Can an estranged child challenge a Will?
It is, unfortunately, not uncommon for parents and their children to experience a breakdown in their relationships, often resulting in a parent removing a child as a beneficiary from their will.
Whilst courts are reluctant to depart from a testator’s wishes, section 91 of the Administration and Probate Act 1958 (Vic) allows for provision to be made for ‘eligible persons’- including children. Section 91A enumerates factors to be considered in making a family provision order and includes the nature of the relationship between the deceased and the applicant, among other considerations.
Can an estranged child see the Will?
The first issue that often arises in circumstances of estrangement is gaining access to a will. Section 50 (e) of the Wills Act 19997 allows a child to inspect and make copies of their parents will, regardless of whether they are named as a beneficiary or not. Given the 6-month time limit on pursuing a claim for further provision, it is critical for potential applicants to understand their position as soon as possible.
Estrangement and challenging a Will
When the child is at fault:
In the case of Hansen v Hennessey  VSC 20, a mother had failed to provide in her will for three of her adult children, having passed away 6 months after a cancer diagnosis. The two daughters challenged the Will, but their claim for further provision was rejected. The court referenced their refusal to respond to their mother’s attempts at contact despite knowledge of her terminal illness and their would-be limited opportunity for reconciliation in their determination that the deceased had no responsibility to provide for them more than she had.
The son, however, was deemed by the court to not have expressly rejected his mother in this same way. Although their relationship had broken down, the court distinguished his estrangement from that of his two sisters as he did not explicitly refuse contact with his mother in the same manner. The court also viewed him to be in a ‘different position’ due to ill-health and poor financial status. It was therefore held that what she had provided for him under the will was insufficient and he was awarded a more appropriate amount.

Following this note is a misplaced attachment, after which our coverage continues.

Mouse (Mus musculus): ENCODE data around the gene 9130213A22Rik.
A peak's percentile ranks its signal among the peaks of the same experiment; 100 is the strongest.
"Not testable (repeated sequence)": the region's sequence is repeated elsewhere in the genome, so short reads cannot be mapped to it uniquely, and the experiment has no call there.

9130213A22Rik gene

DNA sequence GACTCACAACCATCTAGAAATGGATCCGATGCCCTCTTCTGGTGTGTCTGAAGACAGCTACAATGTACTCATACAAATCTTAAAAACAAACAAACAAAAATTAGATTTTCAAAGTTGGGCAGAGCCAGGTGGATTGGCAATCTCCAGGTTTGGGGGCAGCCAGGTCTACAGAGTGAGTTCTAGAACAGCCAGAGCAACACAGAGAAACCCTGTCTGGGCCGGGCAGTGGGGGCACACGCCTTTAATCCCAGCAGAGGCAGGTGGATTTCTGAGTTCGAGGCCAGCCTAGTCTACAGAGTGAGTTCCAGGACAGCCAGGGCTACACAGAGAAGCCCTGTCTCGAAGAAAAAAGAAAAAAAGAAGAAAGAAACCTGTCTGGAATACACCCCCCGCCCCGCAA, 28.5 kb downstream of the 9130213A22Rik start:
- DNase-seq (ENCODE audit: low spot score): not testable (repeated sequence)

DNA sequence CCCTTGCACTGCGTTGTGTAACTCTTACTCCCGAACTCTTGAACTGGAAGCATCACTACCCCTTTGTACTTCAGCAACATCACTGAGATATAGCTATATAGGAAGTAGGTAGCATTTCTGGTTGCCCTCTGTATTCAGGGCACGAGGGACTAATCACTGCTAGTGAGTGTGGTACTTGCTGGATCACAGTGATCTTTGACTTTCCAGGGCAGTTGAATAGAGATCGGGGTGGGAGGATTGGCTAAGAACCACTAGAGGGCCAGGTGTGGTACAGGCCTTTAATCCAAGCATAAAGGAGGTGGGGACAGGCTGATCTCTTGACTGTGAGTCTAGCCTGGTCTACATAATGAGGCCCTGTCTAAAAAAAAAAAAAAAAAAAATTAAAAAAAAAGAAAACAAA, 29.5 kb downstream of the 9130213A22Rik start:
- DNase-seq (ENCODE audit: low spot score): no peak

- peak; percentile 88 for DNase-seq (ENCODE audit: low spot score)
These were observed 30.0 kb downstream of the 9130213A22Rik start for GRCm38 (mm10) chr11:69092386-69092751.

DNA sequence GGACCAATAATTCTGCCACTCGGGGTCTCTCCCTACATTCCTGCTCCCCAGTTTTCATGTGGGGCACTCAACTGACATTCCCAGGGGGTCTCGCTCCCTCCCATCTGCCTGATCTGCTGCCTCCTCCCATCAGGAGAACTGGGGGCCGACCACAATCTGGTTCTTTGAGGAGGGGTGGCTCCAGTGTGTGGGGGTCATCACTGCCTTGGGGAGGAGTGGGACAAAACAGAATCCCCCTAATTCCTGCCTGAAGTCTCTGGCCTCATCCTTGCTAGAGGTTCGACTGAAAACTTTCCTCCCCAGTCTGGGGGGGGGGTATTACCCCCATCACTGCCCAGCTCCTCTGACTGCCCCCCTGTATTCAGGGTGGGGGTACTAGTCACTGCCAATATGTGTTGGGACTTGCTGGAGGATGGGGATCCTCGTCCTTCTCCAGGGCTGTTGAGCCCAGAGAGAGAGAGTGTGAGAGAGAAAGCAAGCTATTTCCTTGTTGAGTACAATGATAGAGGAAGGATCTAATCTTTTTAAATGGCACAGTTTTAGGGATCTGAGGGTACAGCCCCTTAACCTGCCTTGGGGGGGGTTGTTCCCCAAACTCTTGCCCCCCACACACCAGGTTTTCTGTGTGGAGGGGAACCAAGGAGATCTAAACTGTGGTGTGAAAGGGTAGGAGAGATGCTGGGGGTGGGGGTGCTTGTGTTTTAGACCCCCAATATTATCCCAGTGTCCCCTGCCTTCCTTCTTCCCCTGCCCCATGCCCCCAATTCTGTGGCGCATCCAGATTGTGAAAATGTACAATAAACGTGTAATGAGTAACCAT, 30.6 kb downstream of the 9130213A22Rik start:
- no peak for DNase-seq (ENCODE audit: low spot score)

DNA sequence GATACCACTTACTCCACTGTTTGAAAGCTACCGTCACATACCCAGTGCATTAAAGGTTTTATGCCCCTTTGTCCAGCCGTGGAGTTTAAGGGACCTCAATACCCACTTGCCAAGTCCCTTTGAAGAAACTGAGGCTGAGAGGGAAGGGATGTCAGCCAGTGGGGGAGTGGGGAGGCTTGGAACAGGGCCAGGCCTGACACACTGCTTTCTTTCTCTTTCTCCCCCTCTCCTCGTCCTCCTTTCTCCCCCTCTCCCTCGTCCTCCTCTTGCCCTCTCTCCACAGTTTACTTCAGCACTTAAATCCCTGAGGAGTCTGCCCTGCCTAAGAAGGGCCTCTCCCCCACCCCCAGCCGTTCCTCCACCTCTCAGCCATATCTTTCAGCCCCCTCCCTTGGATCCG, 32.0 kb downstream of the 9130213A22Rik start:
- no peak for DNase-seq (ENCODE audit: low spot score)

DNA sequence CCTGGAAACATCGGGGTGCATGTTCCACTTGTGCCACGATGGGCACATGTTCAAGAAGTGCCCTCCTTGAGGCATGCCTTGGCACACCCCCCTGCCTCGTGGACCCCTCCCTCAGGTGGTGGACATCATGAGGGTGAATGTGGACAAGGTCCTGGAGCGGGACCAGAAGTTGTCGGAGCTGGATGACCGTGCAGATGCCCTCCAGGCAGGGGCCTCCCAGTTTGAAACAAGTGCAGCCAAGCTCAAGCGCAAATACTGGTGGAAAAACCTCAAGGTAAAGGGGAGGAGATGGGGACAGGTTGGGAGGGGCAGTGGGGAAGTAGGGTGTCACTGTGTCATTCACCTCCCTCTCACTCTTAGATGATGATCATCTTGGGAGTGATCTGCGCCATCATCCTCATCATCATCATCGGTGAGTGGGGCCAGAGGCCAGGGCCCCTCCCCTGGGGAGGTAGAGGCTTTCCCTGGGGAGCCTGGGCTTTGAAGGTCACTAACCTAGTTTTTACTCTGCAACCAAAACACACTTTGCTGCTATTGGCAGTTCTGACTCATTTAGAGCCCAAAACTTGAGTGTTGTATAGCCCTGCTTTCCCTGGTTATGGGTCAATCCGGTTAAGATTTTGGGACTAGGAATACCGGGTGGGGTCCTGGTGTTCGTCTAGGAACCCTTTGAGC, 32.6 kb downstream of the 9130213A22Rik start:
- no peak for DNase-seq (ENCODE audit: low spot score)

The court in Wheatley v Wheatley  NSWCA 262 further found that the circumstances of the applicant and other beneficiaries was to be considered. In this instance, it was held that the amount sought by the applicant would not produce hardship for the only other beneficiary given the size of the estate.
When the parent is at fault:
What, then, is to be made of circumstances in which the deceased is responsible for the breakdown of the relationship?
Such a scenario is explored in the case of Keep v Bourke  NSWCA 64. A daughter who was expelled from her family after marrying was not excluded from challenging the Will despite being estranged for over 30 years. The court held that the mother ‘must be seen as the instigator of the separation’ and whist neither party made an attempt at reconciliation, the daughter could not be barred from making a claim as there was no withholding of affection from her.
In Poletti v Jones  NSWSC 71, two daughters that had been left out of the will of their father claimed against his estate. This was because he had no contact with them for over 20 years following a separate family law dispute. Despite this, the court found they still would be eligible for further provision as the estrangement was not a ‘conscious decision’ of the daughters, but rather represented them avoiding conflict with their father.
In Walker v Walker  NSWSC, Young J elicited the importance of looking to all facts and circumstances of testator family maintenance claims in determining whether it would have been morally correct for a testator to have provided for an applicant. What an analysis of the above cases demonstrates is that there is indeed no hard and fast rule that is applied to cases of estrangement, and in fact there remains scope for provision depending upon the circumstances of the deceased, applicant, and their relationship. What is evident from cases involving a relationship breakdown is that a multitude of factors are to be assessed, and it is important to seek legal advice as early as possible.
Speak with an estate lawyer about challenging a Will
If you or someone you may know has been left out of a will or believes that you have received less than what you are entitled and find yourself in a Will Dispute please do not hesitate to contact the team at Hentys Lawyers today.